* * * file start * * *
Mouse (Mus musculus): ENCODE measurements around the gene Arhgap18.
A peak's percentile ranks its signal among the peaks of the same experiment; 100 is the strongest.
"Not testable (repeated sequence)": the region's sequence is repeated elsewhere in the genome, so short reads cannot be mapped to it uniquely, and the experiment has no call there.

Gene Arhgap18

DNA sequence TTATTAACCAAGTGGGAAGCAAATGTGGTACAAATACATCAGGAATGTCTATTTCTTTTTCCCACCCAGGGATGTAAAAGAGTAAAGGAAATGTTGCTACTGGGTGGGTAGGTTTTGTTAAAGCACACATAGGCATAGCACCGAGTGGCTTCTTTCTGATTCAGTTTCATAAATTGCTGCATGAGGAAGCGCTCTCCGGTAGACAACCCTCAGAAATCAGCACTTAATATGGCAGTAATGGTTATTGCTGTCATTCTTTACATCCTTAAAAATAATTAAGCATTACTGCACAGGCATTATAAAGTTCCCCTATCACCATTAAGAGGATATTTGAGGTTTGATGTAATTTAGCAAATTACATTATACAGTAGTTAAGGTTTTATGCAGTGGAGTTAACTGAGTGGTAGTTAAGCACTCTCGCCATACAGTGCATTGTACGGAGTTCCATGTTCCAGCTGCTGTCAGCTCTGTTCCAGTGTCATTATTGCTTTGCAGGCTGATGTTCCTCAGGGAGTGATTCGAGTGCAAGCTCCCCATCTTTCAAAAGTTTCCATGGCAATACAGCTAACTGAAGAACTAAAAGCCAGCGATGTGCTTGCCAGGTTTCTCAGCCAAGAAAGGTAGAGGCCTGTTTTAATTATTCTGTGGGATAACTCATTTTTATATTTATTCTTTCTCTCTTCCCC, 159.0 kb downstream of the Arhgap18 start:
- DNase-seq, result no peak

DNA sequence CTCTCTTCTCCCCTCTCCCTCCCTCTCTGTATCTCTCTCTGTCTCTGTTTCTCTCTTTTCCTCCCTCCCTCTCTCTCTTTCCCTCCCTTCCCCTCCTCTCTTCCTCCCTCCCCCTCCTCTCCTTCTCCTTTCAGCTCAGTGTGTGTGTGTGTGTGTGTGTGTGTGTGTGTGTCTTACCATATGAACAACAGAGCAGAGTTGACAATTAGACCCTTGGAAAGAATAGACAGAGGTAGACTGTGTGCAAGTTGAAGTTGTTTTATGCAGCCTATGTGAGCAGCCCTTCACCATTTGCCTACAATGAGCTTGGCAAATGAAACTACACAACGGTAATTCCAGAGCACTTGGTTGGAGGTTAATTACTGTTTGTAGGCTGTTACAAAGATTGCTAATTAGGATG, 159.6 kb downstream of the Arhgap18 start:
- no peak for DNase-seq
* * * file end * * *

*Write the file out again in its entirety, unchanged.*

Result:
Mouse (Mus musculus): ENCODE measurements around the gene Arhgap18.
A peak's percentile ranks its signal among the peaks of the same experiment; 100 is the strongest.
"Not testable (repeated sequence)": the region's sequence is repeated elsewhere in the genome, so short reads cannot be mapped to it uniquely, and the experiment has no call there.

Gene Arhgap18

DNA sequence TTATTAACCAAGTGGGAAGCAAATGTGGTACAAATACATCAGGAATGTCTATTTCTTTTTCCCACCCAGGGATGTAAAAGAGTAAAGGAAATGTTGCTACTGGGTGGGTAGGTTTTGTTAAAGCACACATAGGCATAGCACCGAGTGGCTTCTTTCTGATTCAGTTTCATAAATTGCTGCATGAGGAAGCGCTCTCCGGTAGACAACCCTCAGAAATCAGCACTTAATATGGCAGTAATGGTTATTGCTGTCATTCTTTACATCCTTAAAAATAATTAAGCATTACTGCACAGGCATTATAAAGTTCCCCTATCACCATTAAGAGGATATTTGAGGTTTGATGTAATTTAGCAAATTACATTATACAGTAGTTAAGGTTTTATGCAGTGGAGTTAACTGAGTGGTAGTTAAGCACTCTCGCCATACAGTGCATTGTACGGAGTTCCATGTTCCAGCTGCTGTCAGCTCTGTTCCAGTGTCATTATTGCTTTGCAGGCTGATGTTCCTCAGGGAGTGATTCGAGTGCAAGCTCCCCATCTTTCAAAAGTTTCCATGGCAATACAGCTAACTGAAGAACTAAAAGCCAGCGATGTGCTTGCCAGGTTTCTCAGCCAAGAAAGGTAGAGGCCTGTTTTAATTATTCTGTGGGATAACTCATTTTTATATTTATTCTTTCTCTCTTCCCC, 159.0 kb downstream of the Arhgap18 start:
- DNase-seq, result no peak

DNA sequence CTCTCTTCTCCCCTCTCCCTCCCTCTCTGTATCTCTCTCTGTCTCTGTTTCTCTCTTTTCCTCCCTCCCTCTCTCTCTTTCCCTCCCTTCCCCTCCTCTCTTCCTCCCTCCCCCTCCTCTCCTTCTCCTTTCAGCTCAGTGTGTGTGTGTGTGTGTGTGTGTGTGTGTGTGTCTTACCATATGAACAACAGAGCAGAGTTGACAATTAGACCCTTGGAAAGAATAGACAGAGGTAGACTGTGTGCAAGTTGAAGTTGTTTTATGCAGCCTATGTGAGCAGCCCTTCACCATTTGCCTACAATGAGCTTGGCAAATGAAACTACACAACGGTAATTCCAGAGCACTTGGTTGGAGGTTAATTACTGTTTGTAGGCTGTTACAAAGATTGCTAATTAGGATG, 159.6 kb downstream of the Arhgap18 start:
- no peak for DNase-seq